Two applicants for the Luzerne County sheriff job are publicly blasting the selection process because they did not receive an interview.
Brian Szumski’s hiring to the $45,000-a-year position was announced Wednesday.
“I’ve never seen anything so unprofessional in my life. This process is absolutely horrible. There’s no accountability,” said applicant William Slavoski, a retired 30-year Secret Service agent from Kingston Township with a bachelor’s degree in business administration.
Hazle Township resident Richard Verbonitz also wonders why he wasn’t called for an interview because he is a retired 25-year Pennsylvania State Police corporal and has worked four years as a Hazleton Area School District police officer. He completed some college courses.
“I handled supervisory work for 16 or 17 years. I don’t think this selection process was handled properly because qualified people were not interviewed,” Verbonitz said.
Szumski has an associate’s degree in criminal justice and police and sheriff state certifications and has worked as a deputy sheriff and assistant unit coordinator in the sheriff’s office since December 2006 until his promotion to sheriff lieutenant in April and to interim sheriff in September.
Former elected county Sheriff Barry Stankus, another applicant, was interviewed but questions how finalists were evaluated. Stankus, of West Pittston, has a bachelor’s degree in elementary education and served as sheriff for eight years after 25 years with the state police.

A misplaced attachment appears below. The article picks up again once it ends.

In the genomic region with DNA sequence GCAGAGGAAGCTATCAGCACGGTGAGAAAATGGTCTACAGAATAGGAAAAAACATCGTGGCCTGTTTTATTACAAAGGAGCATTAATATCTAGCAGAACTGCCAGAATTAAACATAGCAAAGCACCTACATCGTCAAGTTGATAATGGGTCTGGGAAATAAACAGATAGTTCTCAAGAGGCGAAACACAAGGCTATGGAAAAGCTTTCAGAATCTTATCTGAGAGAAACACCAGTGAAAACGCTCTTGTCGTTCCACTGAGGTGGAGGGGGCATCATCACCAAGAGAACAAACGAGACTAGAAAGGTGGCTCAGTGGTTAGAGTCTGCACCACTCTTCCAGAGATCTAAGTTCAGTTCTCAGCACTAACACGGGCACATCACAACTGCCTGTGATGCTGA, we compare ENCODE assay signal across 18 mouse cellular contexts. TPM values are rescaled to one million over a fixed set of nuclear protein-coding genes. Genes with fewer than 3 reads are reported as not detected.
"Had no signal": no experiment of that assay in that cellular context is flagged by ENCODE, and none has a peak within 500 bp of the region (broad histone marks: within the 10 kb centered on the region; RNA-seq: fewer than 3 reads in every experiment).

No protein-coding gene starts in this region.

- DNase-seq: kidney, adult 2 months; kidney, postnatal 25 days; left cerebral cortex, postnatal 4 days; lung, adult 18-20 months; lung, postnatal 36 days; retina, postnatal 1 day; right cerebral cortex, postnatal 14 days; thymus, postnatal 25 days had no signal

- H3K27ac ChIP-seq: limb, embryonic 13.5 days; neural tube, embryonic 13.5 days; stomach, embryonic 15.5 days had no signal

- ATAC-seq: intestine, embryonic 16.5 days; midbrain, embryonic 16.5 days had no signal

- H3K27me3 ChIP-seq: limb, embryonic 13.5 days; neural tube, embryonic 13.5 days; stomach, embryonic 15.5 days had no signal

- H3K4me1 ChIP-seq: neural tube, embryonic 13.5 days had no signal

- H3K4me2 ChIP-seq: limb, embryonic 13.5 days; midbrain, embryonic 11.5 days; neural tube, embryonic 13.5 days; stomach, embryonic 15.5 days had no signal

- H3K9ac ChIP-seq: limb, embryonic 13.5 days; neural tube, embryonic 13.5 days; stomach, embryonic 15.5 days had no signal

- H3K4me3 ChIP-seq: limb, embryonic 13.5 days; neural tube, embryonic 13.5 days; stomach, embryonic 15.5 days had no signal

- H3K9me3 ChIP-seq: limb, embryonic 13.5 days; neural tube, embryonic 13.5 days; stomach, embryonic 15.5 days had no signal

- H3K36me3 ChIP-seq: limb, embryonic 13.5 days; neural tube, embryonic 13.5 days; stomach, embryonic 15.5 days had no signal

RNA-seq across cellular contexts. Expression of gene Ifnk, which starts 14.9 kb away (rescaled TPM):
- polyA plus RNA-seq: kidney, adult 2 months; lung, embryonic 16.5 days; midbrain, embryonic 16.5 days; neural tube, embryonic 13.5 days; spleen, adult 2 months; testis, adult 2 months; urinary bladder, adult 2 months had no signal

“Just justify why the chosen applicant is more qualified for the position than I am. What was it based on? If there is an explanation, then everyone can walk away saying the process was above board and fair,” Stankus said.
Council Vice Chairman Edward Brominski said he’s pushing for more information on the number of applicants and ranking sheets, with names redacted.
Some employees have privately accused Brominski of pushing for an acquaintance to get the job, but he insists his concern is a fair hiring process promised by home rule. Brominski said he is friends with several applicants but would fight for answers regardless of who was hired if questions were raised about the selection process.
He said home rule forbids council from telling the administration who to hire, but he believes council has a duty to monitor whether the administration is following hiring procedures adopted by council in its personnel code.
“I don’t care who gets the job. I’m trying to make sure the system acts the way it was designed,” Brominski said. “I want to know why interviews were not conducted for applicants who have qualifications far superior to the person hired.”
Council Chairman Rick Morelli also wants further explanation on the selection process so there are no doubts the county treated all applicants fairly and selected the most qualified candidate.
“There still could be politics in any selection process, and it’s our job to avoid that. I have no problem with the person they chose, but if a number of people call you and say the process was flawed, it’s our responsibility to look into it,” Morelli said, noting he also received complaints from applicants.